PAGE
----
Can we stop saying, ‘She could have been your daughter’?

25th November 2018

Jessica Eaton

I’ve been thinking about this a lot recently. Why is it that we blame women and girls so much for sexual violence and abuse? And why is the retort so often, ‘She could have been your sister, mother, daughter or girlfriend!’

On face value that seems like a pretty logical sentiment, doesn’t it?

The approach of this sentiment is to gain empathy or understanding from the other person by encouraging them to imagine that the rape or abuse could have happened to their female family member. People would most likely assume that by using this retort, the person might think ‘Oh gosh, yes, I would hate it if that happened to my own daughter, maybe I need to re-evaluate why I blame women and girls for rape?’

The reality is a little bit murkier than that. The reality is less optimistic and less effective than that.

Here are my three reasons why we should stop using ‘She could have been your sister/daughter/mother’ as a response to victim blaming of women and girls:

1. Family members are not less likely to blame women and girls for rape than the general public

2. Language and construction of women as property of someone else is problematic

3. It will do nothing to stop the global, socially embedded narratives of victim blaming of women and girls

Families are not less likely to blame women and girls for rape than the general public

Yeah. I know. Depressing, isn’t it?

My research, and the research of others such as Sarah Ullman; has shown that, after a woman or girl is raped, families are not the powerhouse of support we think they are. In fact, when women and girls are raped or abused, the family is not likely to support them – and are highly likely to blame them or shame them. The older the girl gets after the age of 10 years old, the more the parents blame her for being raped or abused. The majority of women who disclose rape or abuse, still tend to disclose to family before authorities – but they tend to be disappointed by the response they get from family, whom they expected to support and protect them.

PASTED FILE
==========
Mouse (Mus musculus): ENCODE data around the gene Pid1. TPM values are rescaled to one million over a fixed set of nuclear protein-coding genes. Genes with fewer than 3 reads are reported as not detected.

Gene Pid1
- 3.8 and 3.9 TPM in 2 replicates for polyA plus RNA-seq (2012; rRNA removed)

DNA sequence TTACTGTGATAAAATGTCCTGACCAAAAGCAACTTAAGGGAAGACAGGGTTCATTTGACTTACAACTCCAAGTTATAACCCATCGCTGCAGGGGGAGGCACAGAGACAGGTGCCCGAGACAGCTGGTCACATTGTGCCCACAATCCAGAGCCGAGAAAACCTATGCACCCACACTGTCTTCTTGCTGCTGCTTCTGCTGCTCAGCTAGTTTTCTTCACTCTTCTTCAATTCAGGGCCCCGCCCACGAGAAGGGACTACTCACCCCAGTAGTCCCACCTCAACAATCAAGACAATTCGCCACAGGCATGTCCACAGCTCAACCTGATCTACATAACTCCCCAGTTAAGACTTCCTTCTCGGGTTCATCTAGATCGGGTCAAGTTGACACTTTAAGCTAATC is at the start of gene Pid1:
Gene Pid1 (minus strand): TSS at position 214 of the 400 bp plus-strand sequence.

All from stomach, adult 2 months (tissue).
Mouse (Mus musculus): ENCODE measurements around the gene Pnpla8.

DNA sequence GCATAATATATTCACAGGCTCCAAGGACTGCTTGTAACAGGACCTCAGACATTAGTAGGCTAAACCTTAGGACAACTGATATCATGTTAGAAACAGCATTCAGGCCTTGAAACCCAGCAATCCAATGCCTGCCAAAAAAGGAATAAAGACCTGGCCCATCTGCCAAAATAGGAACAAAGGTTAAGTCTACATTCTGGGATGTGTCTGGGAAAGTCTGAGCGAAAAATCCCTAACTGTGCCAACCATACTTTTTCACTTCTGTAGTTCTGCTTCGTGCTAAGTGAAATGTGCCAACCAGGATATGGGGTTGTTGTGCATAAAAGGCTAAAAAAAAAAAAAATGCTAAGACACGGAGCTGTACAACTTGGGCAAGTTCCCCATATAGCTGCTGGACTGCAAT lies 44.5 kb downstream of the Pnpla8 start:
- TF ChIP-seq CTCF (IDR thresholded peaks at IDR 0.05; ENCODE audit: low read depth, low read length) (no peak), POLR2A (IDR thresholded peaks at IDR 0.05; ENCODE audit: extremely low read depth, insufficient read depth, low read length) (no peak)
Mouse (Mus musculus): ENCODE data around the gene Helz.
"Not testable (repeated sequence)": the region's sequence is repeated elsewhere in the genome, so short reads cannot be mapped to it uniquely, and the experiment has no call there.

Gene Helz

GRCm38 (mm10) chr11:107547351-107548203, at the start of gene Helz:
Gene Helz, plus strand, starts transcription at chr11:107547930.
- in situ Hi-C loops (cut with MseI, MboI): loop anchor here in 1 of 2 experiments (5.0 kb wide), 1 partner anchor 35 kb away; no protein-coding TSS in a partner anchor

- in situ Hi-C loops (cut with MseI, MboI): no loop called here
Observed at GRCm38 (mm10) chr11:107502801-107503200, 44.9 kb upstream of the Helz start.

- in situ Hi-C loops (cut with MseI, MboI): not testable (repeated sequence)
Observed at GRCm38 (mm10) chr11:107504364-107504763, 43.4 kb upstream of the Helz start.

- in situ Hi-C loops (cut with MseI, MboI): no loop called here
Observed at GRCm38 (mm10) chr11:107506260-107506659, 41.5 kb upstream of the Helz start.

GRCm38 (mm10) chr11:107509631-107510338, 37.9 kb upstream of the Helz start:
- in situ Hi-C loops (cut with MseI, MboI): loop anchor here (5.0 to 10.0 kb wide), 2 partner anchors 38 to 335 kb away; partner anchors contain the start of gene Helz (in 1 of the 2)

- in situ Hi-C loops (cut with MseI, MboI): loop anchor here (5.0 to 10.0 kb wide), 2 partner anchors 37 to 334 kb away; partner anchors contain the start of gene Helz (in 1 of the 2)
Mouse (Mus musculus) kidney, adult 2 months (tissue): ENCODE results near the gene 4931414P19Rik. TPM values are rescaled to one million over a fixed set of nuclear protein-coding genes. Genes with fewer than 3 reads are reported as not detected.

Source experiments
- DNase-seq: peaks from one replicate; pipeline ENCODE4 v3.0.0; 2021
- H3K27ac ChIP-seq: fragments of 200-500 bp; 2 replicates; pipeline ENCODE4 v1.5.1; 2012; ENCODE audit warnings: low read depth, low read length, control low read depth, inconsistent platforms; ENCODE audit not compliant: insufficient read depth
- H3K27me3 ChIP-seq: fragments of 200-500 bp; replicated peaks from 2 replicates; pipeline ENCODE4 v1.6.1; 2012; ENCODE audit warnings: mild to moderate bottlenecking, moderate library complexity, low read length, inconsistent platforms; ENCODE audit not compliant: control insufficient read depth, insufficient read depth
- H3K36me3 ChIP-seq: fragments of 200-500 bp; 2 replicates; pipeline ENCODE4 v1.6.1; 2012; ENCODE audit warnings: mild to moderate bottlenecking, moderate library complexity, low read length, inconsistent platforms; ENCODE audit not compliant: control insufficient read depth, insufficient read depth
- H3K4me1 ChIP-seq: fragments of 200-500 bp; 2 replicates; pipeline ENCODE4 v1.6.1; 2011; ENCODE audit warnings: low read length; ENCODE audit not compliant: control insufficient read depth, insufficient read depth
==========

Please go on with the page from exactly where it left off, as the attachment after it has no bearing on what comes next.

Based on this, why would telling someone to imagine it had happened to their sister/daughter/mother help their victim blaming – if they are just as likely to blame them anyway?

We are making an assumption that they would react differently in real life to this rape happening to their daughter or sister for example, whilst all of the research shows that they would be likely to blame or even disbelieve their female family member.

Clearly, this strategy is not going to work. If family members can’t even support or believe their own sisters, daughters and mothers – why would they believe a woman they read about in the press or some girl from school who was raped at a house party?

Language and construction of women as property of someone else is problematic

The second point I want to raise is more discursive. I want to talk about the way we only ever position women as important if they are connected to us or we have ownership of them.

The word ‘rape’ comes from the Latin word ‘rapere’ and the old french word ‘raper’ which meant ‘to seize goods or to take by force’. It was usually used for property, livestock, money and items, but became used to describe sexual offences against women, because women were constructed as property of either their fathers (if they were unmarried) or their husbands (if they were married). Another man ‘raping’ that woman was therefore a crime against the father or husband, not against the woman or girl. This line of thinking still exists today in many cultures but in different ways.

Anyway, the point I am making is this:

If rape is the act of seizing property owned by the family (the woman) then our response of ‘this could be your daughter/sister/mother’ is repositioning and confirming the woman or girl as property of the person you are appealing to. You are saying to them ‘This woman is connected to you, how does this make you feel?’

This is especially true for men. An example is when fathers become obsessed with monitoring or making comments about their adult daughter’s sex lives and sexual partners, threatening new men in her life not to touch or hurt their daughter. This is less about the wellbeing of the woman and more about the status and ownership by the father. That his status and his honour would be affected by another man ‘seizing’ his daughter or sister.